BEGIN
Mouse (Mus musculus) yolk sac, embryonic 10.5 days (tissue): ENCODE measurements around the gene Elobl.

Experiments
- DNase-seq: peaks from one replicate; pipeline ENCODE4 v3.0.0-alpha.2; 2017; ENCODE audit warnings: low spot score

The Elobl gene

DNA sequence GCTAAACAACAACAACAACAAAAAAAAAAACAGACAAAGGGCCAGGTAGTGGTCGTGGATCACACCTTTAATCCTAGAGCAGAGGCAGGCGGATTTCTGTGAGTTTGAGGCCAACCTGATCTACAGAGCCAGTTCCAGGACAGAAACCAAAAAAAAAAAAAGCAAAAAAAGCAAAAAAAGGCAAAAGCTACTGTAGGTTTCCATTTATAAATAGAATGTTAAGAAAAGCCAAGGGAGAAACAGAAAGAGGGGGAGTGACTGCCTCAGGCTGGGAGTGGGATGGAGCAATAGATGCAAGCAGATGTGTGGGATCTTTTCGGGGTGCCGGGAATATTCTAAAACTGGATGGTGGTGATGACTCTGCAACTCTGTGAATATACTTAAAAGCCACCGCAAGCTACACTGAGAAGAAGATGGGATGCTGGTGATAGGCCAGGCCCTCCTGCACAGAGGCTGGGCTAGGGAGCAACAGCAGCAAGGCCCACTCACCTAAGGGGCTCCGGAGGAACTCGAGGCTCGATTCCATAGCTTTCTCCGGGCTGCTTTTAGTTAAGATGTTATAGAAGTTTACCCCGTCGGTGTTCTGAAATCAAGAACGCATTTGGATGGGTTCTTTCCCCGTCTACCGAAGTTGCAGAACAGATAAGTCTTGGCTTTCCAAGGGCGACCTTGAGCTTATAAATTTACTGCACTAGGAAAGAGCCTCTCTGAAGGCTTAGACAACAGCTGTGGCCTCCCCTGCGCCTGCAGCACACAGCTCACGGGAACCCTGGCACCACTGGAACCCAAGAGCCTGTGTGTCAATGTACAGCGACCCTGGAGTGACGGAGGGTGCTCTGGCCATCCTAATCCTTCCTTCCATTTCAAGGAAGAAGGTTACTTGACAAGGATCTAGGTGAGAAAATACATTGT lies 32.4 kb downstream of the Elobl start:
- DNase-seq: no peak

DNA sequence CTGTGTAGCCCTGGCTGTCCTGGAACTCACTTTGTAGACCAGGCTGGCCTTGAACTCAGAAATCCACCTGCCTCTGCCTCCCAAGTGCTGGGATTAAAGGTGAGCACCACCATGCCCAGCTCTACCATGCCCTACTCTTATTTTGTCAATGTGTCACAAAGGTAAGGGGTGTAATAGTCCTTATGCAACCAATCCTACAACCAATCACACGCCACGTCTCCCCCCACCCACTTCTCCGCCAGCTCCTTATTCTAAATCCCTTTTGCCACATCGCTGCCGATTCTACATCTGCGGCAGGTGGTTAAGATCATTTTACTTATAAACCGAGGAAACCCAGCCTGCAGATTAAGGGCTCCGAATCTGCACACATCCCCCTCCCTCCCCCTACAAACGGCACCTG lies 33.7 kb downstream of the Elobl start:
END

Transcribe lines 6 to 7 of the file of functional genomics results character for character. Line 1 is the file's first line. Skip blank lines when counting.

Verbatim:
- DNase-seq: no peak

DNA sequence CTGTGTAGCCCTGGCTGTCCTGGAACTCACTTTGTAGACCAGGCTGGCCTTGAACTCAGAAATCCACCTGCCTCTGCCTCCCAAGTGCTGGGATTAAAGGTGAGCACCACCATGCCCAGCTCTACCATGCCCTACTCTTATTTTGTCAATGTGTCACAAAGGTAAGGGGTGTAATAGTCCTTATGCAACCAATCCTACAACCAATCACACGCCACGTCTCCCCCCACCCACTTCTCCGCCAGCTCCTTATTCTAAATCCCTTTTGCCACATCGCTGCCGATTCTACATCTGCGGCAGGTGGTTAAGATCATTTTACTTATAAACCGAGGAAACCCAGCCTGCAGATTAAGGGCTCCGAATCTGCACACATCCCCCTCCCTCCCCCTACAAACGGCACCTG lies 33.7 kb downstream of the Elobl start: